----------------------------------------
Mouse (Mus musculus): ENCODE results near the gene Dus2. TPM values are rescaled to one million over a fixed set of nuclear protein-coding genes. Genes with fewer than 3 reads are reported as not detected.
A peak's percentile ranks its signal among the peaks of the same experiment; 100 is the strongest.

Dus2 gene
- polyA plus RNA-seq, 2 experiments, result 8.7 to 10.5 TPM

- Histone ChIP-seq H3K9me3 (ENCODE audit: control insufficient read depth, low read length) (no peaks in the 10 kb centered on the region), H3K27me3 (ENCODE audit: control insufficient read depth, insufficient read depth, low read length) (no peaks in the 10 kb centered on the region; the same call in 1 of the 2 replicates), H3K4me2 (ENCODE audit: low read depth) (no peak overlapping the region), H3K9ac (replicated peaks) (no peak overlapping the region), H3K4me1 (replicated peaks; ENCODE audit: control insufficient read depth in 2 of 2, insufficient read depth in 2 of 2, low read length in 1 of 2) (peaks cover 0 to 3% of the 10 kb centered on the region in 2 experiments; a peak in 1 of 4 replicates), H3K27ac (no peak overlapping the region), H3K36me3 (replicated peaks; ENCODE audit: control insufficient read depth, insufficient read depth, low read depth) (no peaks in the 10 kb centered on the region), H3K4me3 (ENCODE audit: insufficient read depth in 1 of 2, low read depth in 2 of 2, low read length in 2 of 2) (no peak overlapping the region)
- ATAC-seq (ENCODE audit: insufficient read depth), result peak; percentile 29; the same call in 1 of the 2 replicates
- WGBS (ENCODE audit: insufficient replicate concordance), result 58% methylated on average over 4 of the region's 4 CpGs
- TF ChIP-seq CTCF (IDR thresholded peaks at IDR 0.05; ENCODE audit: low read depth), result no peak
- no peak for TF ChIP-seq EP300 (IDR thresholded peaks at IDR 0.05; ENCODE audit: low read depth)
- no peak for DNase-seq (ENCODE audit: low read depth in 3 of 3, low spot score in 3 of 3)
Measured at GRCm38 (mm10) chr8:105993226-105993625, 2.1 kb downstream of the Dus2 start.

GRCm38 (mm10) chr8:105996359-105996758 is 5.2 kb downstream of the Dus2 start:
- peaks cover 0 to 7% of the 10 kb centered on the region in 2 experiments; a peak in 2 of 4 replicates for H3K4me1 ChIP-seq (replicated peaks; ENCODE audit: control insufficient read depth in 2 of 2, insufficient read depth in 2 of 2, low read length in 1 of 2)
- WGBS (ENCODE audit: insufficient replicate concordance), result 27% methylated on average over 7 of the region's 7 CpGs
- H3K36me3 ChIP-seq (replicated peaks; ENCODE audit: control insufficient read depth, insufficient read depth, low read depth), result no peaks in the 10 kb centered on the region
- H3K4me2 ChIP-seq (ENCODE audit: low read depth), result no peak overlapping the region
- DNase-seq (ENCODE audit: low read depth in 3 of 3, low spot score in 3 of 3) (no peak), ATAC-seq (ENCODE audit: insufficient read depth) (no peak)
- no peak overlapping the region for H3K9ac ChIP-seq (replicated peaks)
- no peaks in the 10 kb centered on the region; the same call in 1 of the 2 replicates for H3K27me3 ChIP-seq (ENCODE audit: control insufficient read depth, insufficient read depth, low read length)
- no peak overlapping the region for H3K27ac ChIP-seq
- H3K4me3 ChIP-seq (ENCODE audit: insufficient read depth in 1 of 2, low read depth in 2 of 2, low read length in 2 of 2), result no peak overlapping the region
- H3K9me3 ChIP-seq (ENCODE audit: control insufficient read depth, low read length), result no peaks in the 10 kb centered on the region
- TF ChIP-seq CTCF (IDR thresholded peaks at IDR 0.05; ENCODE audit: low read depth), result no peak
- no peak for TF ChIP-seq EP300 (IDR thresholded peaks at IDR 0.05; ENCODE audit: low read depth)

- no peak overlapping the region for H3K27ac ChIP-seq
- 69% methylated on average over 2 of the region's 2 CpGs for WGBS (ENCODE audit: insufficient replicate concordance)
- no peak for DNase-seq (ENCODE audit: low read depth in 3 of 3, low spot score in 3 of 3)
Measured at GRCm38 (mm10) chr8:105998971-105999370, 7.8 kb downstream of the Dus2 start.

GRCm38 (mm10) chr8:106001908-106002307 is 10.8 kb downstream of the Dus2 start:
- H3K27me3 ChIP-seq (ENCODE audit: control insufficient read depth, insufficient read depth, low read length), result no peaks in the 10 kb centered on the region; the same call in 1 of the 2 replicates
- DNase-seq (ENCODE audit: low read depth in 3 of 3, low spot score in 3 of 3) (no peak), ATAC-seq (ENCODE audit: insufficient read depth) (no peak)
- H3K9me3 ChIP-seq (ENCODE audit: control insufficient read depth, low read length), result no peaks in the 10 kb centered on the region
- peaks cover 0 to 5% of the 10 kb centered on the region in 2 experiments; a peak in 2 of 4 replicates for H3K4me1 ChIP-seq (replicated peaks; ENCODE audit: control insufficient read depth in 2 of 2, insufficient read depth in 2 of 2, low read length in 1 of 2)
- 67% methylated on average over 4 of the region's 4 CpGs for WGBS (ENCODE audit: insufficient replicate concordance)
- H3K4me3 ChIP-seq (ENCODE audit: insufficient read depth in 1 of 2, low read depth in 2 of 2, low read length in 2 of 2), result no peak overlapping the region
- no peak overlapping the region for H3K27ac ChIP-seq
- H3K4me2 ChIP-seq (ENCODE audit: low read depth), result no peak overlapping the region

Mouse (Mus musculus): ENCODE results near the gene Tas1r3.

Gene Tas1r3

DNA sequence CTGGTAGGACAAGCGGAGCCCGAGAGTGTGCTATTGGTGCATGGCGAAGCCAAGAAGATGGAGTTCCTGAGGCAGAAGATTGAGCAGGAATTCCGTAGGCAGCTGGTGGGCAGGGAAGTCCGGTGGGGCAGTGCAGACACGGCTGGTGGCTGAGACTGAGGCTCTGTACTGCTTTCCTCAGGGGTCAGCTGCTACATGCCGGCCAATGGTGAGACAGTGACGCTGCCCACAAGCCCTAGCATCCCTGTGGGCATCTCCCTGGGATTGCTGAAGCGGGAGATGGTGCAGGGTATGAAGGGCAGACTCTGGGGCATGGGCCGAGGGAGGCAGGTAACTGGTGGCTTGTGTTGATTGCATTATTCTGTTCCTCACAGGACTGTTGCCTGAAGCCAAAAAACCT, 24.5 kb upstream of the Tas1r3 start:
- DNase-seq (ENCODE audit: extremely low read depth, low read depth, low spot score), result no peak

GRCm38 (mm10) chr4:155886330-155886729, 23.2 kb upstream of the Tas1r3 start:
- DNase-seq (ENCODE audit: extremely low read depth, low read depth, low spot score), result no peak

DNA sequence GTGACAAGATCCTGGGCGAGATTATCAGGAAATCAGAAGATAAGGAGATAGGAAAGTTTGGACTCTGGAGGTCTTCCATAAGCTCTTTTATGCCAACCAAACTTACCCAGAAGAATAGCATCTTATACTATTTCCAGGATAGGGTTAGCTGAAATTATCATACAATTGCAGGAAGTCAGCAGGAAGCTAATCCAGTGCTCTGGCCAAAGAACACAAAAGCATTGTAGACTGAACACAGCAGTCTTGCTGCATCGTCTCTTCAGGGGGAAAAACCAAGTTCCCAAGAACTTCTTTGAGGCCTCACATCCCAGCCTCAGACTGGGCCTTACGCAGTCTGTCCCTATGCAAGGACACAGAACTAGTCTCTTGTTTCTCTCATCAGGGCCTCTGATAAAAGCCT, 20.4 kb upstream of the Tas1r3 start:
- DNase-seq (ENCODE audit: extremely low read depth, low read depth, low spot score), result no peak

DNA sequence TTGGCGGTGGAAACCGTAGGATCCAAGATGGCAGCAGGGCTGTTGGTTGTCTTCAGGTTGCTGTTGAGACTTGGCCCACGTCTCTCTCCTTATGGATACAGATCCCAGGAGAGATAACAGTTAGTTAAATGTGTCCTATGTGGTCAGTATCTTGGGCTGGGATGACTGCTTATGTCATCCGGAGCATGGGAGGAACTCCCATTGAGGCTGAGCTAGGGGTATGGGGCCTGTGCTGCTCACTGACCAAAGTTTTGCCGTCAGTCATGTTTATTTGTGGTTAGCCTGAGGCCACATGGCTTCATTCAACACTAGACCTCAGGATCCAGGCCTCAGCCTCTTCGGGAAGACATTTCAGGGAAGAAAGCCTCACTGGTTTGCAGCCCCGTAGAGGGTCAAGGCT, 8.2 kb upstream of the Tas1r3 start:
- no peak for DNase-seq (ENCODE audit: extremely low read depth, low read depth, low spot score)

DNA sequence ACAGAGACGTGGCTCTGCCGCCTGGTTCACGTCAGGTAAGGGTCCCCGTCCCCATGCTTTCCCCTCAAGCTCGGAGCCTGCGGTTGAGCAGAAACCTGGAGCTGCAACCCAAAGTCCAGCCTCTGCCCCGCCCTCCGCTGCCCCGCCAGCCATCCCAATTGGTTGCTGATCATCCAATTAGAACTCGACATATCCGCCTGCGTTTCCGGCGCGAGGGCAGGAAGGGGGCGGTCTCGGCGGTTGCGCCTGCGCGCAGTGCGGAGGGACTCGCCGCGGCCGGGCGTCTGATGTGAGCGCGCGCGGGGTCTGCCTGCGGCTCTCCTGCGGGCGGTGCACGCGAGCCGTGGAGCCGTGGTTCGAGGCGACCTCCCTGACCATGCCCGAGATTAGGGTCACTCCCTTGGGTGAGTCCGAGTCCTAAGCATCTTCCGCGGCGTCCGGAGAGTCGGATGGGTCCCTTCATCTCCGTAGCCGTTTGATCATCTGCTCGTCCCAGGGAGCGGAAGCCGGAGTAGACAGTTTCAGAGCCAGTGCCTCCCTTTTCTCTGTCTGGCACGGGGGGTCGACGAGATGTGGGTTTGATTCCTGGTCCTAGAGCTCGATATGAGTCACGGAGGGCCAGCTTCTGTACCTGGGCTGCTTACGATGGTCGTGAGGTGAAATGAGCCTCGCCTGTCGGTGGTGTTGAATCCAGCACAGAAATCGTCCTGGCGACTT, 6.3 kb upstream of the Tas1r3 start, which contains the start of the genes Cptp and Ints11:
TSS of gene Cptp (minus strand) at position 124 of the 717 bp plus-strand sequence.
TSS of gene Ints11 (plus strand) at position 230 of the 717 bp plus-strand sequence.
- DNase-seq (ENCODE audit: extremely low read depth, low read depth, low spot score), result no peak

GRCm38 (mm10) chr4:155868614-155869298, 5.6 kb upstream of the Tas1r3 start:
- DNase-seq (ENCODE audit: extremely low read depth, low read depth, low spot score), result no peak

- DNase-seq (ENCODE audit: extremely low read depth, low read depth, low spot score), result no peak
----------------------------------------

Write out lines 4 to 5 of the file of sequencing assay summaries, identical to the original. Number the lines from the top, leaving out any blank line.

- polyA plus RNA-seq, 2 experiments, result 8.7 to 10.5 TPM

- Histone ChIP-seq H3K9me3 (ENCODE audit: control insufficient read depth, low read length) (no peaks in the 10 kb centered on the region), H3K27me3 (ENCODE audit: control insufficient read depth, insufficient read depth, low read length) (no peaks in the 10 kb centered on the region; the same call in 1 of the 2 replicates), H3K4me2 (ENCODE audit: low read depth) (no peak overlapping the region), H3K9ac (replicated peaks) (no peak overlapping the region), H3K4me1 (replicated peaks; ENCODE audit: control insufficient read depth in 2 of 2, insufficient read depth in 2 of 2, low read length in 1 of 2) (peaks cover 0 to 3% of the 10 kb centered on the region in 2 experiments; a peak in 1 of 4 replicates), H3K27ac (no peak overlapping the region), H3K36me3 (replicated peaks; ENCODE audit: control insufficient read depth, insufficient read depth, low read depth) (no peaks in the 10 kb centered on the region), H3K4me3 (ENCODE audit: insufficient read depth in 1 of 2, low read depth in 2 of 2, low read length in 2 of 2) (no peak overlapping the region)